Last summer, I knocked on a neighbour’s door to remark how much I admired the unusual, pink poppies in her always-tidy front garden. The garden’s owner, a slim, elderly woman, answered the door and invited me in without hesitation, sharing with me not just her poppy seeds but her age: she was ninety. She proudly told me that she had maintained her meticulous garden over the past 40 years on her own.

As I imagined this 90 year old labouring in her garden, I was both impressed and grateful for that encounter, for it made me wonder: could gardening really be the path to a long, healthy life?

Gardening lowers risk of disease

The benefits of gardening are widely cited, and extend beyond the merits of consuming a diet high in pesticide-free, nutritious fruit and vegetables or the diverse remedial properties of herbs. Working in our gardens — the digging, weeding, pruning, lifting, bending and raking — burns calories and strengthens our bodies, toning muscles and improving bone mass, blood-flow and our immune systems. Studies have shown that gardening a few hours per week at a moderate intensity reduces the risk of many modern diseases from heart attacks and diabetes to osteoporosis.

Mental benefits

Gardening is equally therapeutic for our minds. Working in the garden is a natural mood-lifter due in part to a benign bacteria found in the soil, mycobacterium vaccae, which, like an anti-depressant drug, stimulates our brains to release mood-enhancing neurotransmitters like serotonin, while we are pulling weeds, planting flowers or doing other gardening tasks. According to experts, having contact with nature and with such ‘friendly’ bacteria also keeps our immune system in check so we are more able to fend off disease.

Seniors in particular benefit from gardening. One long-term study of nearly 3,000 men and women over 60 found regular gardening to be the single most important lifestyle factor in lowering their risk of dementia, reducing risk by more than one third.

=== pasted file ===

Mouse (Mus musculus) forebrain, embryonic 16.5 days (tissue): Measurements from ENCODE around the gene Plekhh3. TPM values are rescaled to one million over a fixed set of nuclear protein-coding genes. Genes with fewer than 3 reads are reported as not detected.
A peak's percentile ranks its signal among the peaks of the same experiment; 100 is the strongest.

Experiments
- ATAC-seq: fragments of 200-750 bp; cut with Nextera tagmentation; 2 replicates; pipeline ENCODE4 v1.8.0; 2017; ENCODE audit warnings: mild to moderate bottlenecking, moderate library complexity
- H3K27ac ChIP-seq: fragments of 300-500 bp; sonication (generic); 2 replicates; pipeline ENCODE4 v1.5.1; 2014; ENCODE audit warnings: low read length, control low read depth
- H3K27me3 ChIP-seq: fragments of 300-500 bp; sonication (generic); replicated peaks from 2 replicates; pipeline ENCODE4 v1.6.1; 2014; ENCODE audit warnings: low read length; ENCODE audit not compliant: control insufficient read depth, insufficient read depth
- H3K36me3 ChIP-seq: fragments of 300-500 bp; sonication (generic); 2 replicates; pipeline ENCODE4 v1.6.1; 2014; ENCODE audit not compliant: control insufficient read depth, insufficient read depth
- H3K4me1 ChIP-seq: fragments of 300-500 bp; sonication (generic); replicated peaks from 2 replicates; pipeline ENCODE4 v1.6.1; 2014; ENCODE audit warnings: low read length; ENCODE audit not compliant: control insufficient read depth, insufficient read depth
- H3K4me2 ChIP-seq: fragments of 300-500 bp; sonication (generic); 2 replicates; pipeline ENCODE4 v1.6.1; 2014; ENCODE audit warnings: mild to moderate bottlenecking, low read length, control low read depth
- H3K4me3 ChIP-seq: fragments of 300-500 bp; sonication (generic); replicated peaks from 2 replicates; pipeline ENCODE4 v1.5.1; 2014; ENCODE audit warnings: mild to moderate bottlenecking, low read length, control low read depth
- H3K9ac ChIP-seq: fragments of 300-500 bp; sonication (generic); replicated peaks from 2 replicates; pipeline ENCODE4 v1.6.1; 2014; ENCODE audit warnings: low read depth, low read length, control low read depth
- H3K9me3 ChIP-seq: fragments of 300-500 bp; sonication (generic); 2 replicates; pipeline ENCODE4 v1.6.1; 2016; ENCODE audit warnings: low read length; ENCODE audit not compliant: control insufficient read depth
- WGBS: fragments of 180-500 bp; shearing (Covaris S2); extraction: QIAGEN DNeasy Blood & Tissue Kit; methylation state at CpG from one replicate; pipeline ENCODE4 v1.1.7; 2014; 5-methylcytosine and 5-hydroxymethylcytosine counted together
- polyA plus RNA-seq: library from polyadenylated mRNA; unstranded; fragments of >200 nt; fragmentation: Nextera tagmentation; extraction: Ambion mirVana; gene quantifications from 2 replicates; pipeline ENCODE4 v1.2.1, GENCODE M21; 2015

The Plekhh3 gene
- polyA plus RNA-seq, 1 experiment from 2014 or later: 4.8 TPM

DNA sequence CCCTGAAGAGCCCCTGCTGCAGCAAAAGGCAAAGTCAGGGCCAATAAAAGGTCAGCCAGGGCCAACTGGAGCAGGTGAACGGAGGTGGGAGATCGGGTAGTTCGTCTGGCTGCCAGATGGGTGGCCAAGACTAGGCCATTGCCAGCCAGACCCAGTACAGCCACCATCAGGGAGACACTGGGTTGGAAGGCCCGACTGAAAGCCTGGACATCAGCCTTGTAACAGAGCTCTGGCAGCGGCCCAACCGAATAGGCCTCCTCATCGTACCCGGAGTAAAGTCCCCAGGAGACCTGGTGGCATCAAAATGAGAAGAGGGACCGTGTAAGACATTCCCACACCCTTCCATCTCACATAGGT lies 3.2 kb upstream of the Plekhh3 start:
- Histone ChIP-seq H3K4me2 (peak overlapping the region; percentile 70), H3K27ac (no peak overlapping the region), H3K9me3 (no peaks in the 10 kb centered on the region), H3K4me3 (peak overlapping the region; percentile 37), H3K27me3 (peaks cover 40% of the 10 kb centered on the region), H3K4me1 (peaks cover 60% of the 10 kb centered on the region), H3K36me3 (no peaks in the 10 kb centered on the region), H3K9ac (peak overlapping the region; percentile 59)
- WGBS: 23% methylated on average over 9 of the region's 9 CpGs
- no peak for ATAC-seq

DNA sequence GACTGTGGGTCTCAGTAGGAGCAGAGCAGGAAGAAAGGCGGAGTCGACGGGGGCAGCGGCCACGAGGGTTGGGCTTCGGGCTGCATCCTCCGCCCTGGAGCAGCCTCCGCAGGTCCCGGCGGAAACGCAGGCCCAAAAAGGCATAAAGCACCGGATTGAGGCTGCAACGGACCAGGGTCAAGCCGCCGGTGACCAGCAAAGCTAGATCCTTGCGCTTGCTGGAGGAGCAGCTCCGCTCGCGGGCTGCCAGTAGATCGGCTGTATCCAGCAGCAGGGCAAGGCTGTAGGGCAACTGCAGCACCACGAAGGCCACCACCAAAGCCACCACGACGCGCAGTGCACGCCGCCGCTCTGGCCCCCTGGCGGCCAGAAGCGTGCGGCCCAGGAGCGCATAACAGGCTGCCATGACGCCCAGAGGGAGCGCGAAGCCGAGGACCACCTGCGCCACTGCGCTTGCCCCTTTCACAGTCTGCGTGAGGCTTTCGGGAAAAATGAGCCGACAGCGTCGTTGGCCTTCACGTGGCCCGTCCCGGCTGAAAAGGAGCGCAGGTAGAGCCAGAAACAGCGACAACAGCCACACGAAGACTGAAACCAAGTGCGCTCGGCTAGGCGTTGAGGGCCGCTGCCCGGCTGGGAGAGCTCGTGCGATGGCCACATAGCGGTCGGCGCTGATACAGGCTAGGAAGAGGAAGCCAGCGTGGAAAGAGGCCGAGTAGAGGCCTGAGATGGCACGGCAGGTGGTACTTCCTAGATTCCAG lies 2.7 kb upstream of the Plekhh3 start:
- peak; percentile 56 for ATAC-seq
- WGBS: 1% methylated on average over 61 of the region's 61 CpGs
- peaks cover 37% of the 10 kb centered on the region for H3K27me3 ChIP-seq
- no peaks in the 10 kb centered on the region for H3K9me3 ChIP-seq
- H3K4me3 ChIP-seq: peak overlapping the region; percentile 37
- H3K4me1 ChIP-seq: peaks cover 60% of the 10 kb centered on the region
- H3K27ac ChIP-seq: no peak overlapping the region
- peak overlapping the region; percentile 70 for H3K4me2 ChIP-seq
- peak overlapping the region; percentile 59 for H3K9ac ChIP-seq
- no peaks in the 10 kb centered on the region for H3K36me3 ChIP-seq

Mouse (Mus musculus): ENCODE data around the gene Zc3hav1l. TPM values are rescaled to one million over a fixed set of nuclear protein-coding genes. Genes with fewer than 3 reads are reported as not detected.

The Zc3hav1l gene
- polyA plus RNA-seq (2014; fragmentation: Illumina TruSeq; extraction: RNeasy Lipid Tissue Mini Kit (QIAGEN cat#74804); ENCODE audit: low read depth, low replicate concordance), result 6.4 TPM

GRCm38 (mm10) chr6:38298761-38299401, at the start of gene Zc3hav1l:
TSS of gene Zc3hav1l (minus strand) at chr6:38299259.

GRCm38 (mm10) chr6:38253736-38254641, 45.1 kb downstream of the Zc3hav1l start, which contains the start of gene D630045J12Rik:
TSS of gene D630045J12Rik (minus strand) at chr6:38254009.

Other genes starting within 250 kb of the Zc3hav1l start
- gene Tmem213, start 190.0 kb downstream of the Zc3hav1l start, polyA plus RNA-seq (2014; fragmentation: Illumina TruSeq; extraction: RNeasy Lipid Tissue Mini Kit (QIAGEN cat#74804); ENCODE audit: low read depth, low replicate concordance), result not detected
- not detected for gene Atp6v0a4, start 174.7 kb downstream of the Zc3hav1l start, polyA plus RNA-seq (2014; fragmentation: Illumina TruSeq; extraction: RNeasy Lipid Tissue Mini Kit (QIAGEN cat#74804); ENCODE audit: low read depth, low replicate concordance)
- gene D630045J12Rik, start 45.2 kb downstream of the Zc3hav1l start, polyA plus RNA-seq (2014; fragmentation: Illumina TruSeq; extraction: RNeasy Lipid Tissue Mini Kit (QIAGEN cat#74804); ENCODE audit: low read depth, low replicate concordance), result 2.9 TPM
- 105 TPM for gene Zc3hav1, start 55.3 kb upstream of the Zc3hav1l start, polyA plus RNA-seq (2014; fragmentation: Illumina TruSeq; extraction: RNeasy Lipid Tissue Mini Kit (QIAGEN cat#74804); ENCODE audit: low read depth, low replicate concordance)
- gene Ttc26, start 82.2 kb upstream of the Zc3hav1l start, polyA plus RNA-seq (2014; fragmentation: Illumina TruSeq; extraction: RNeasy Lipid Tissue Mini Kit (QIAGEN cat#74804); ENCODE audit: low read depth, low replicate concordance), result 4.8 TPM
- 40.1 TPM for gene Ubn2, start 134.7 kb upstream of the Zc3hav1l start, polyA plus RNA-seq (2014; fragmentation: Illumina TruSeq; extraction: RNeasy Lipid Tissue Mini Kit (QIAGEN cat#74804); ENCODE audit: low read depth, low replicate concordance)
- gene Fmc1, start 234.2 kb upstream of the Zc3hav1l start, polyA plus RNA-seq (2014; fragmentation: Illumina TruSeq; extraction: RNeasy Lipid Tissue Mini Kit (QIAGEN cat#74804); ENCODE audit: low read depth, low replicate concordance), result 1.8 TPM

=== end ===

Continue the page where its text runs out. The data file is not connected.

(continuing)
Connecting with Mother Nature also has a calming effect on us similar to practicing yoga or meditation. It keeps us focused. This is good for us because it decreases levels of stress-hormones like cortisol in our bloodstream, which translates into fewer stress-related illnesses. Research shows that even children with Attention Deficit Hyperactivity Disorder (ADHD) who interact in ‘green’ outdoor environments have a heightened ability to concentrate and function.

Moreover, few activities have the potential to engage not just one, but all of our senses: the sight of a landscape awash with colour, the sweet scent of peonies in full bloom, foliage tickling your skin, the rhythmical chirping and buzzing of wildlife and the flavour of a sun-warmed tomato just plucked from it’s vine. Within our landscapes lies a full on sensory awakening.

Indoor plant perks

Houseplants, besides beautifying your interior space, also reap healthy rewards. Through regular photosynthesis, houseplants filter the air of harmful VOCs —Volatile Organic Compounds — released from plastics, carpets, glues and many common products found in households.

To filter the air effectively, make sure to regularly clean the dust off leaves, even giving plants a light shower in your tub when needed. Snake plant, cornstalk and red-edged dracaena, peace lily and philodendron are examples of air-filtering houseplants that require minimal light and attention.

Experiencing gardening’s health benefits need not be complicated. So, instead of twiddling your green thumbs waiting for winter to end, here are three health-promoting gardening activities that you can do now:

  • Get outside with sharpened pruning sheers and cut some forsythia branches, or other spring-flowering shrub, to bring indoors. In a vase filled with water, they will be forced into blooming earlier than they would on their own outside.
  • Grow microgreens — the young, edible, super nutritious shoots of vegetable plants such as peas, broccoli, arugula, sunflower seed and herbs like basil. They are yummy in salads and sandwiches and can grow by a window inside your home. They’ll also be ready for harvest in under two weeks.
  • Capsicum (a.k.a. peppers) is the herb of the year, and consuming it can speed up metabolism. February is the month to start sowing hot pepper seeds indoors such as capsicum annuum ‘Tabasco’ or ‘Cayenne’. If you start them now, plants will be ready to set outdoors by summer then peppers can be harvested before autumn. Give them a warm space to grow and plenty of sunshine.

For those who have resolved to get fit and healthy at the start of this new year, like so many of us do, make sure to include some gardening activities in your plan, because whether you are growing poppies, vegetables or houseplants, gardening is good for you. In fact, gardening may be the only gym you will ever need.

Elaine Sanders can be reached at

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